As an exercise, let's imagine you need to make a stair that is 74.79 inches high, and
104.04 inches long. These measurements are taken vertically floor to floor, and about
where you want the stair to travel to horizontally. If you've decided to try to use nine
steps, your rise will be 8.31 inches, and your run would be 11.56 inches. Before you
commit to a specific number of steps, measure a stair you have access to and see what
feels comfortable for you. The sizes you're making the cuts will often determine what
dimension material you'll need to purchase for stringers. An old rule of thumb went
something like "two runs and a rise equal 25 inches". I've found plus or minus a couple
is close enough for me.
| When you've decided
on a size, clamp a straight stick to a steel square with C clamps at the sizes your run
and rise will be. After tracing the square for the first run and rise, slide the square
along the stringers edge for the next set. After all the steps are drawn you'll need to
cut the bottoms off the stringers where they sit on the floor. This cut allows the
stringer to drop down the thickness of your treads so the first step won't get higher
when its tread is added.
If you're planning on attaching riser boards, they close off the fronts of the
steps so you don't see under the steps, determine if you need to make the top most run
longer to compensate for the riser boards thickness. The top riser board may or may not
consume some of the top steps width depending on whether or not the stringer attach area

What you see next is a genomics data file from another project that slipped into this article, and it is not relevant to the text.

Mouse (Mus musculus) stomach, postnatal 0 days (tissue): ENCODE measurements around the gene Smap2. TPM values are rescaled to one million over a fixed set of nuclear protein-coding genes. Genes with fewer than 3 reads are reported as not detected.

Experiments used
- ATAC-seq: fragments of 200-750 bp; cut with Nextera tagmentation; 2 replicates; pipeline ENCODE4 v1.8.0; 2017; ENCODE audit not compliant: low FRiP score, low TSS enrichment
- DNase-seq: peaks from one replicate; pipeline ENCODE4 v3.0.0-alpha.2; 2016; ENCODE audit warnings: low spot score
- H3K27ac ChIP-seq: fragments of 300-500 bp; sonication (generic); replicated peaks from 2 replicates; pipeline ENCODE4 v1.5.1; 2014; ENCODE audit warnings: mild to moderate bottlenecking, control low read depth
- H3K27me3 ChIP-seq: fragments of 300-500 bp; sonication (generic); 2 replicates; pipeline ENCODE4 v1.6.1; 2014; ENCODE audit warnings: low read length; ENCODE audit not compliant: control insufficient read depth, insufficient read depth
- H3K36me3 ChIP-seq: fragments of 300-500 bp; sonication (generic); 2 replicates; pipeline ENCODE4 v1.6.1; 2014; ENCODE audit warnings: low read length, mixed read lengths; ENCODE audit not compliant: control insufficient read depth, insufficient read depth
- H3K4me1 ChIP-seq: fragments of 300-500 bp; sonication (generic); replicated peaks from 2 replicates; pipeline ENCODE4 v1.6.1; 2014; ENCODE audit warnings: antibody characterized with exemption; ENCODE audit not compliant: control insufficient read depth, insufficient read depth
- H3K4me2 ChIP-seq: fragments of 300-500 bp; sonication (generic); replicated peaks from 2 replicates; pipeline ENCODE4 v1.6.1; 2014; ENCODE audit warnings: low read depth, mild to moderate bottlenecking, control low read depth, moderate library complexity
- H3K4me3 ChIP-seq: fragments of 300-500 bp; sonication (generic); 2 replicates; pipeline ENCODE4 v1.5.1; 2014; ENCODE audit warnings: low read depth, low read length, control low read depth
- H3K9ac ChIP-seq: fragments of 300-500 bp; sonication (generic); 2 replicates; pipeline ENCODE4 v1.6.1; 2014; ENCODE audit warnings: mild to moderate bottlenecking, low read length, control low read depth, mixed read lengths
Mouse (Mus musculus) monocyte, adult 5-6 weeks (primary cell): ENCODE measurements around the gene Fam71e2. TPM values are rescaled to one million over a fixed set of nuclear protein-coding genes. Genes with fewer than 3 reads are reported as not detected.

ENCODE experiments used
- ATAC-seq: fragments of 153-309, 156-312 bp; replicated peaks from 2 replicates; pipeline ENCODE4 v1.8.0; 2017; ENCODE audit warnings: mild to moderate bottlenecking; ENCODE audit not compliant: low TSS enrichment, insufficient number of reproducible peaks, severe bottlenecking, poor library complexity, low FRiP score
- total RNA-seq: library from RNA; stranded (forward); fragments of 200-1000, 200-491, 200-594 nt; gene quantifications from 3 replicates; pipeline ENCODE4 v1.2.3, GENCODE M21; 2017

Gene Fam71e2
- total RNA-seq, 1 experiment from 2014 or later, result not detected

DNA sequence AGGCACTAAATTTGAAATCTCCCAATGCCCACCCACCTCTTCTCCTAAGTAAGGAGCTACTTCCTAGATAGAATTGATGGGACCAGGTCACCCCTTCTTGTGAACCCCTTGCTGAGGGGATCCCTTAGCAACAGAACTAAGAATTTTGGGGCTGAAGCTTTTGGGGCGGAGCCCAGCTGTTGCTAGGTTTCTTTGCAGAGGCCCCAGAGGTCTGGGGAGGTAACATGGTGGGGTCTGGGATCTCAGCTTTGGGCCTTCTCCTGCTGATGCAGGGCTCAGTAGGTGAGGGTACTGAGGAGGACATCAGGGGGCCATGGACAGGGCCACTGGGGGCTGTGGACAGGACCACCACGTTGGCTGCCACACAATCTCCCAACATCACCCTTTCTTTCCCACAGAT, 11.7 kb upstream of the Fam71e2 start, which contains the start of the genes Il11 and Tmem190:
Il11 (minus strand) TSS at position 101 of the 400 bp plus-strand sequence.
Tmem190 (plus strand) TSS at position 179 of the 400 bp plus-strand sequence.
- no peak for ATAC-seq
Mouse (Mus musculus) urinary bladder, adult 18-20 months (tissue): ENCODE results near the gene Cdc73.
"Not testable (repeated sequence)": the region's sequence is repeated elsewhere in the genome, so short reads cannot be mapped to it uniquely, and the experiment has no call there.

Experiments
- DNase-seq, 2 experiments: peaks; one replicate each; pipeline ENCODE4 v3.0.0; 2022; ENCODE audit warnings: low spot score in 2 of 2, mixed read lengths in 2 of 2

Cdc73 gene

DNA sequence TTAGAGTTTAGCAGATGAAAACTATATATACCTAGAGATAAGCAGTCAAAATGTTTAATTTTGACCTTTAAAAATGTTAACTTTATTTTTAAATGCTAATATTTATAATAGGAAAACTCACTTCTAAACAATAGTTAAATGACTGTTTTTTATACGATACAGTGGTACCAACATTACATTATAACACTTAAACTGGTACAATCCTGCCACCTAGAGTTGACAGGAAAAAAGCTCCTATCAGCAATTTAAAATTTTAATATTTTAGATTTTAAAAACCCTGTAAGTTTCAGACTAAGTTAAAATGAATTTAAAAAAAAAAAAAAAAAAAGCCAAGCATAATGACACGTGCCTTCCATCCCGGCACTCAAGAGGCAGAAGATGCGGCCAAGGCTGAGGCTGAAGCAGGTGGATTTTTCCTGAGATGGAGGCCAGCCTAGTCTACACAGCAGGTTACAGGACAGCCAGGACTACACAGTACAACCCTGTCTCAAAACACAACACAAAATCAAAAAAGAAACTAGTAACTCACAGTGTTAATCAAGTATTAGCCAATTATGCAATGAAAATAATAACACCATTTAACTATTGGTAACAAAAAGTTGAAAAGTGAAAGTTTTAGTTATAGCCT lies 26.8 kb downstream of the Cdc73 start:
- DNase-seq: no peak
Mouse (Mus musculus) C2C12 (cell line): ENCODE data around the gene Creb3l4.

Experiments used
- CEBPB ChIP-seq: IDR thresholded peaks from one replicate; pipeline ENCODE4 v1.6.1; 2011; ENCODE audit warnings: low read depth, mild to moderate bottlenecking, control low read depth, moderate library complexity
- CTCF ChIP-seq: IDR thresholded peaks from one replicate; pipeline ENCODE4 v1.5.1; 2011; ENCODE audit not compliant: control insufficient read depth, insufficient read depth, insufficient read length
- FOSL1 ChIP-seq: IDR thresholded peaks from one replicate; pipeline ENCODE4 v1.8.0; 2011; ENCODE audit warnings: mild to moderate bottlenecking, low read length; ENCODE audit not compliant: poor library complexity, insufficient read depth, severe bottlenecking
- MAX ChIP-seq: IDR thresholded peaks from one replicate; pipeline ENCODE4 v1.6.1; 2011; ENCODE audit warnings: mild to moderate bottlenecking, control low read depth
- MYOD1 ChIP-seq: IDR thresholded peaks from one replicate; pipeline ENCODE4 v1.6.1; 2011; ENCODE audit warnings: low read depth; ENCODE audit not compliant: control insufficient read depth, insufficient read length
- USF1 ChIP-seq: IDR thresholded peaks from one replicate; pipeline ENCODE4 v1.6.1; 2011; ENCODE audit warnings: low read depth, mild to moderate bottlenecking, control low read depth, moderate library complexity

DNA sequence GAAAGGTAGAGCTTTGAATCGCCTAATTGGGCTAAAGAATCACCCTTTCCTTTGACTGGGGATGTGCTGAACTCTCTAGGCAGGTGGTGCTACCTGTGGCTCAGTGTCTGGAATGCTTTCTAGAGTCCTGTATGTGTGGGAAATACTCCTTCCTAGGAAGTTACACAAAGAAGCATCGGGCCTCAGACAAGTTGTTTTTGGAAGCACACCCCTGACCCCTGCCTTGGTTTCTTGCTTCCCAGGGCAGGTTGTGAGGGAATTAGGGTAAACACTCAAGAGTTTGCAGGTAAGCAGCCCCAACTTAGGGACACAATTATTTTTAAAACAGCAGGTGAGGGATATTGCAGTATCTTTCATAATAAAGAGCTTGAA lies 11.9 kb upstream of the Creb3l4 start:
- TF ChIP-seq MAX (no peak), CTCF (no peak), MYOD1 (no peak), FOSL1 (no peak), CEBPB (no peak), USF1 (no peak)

is already faced or if you'll be adding a board there too.
There are at least three ways stair stringers are usually attached. The left most
stringer example is to be avoided! As a side note, the two examples on the left also are
calculated using one less rise than run as they both are mounted a rise and tread
thickness down from the top surface of the decking.
I usually just use the square for the first stringer, then cut and trace it for the
remaining stringers. This will guarantee the stringers are all the same length, which
isn't always the case after sliding the square along so many times.
| This is perhaps the
most dangerous way a stringer could be fastened. Notice how easily the stringer could
split with so little bearing against something solid. This has been a very common way of
building when a better way isn't known. I've often seen this done and cringe when I do
knowing it's an accident waiting to happen
| When the upper step
can't be flush with the landing, the stringer should be built longer so it can pass
behind the face board to a suitable mounting position. This method usually requires the
face board to be notched to allow the stringer to pass through. This way of mounting a
stringer does requires a longer stringer and somewhat weakens the face board, but is much
preferred to the previous method.
| If you're planning
to use this arrangement in attaching stringers, be aware that you'll also need to cut the
stringers uppermost run a little longer where there is an interference with the face
board. This doesn't usually weaken the stringer substantially, but be cautious as you're
actually thinning the stringer slightly by cutting deeper through it. The run dimension
will need to remain the same as the others even though the run passes through under the
| By far the
preferred method of attachment is as shown here in this example. The face board as well
as the stringer are not cut any more than necessary. The only real drawback is the top
stair tread being flush with the deck is causing the stair to be one tread longer in its
total length. This way of cutting stringers actually has the same number of rises as it
does runs. The other two stringer types have one less run than rise.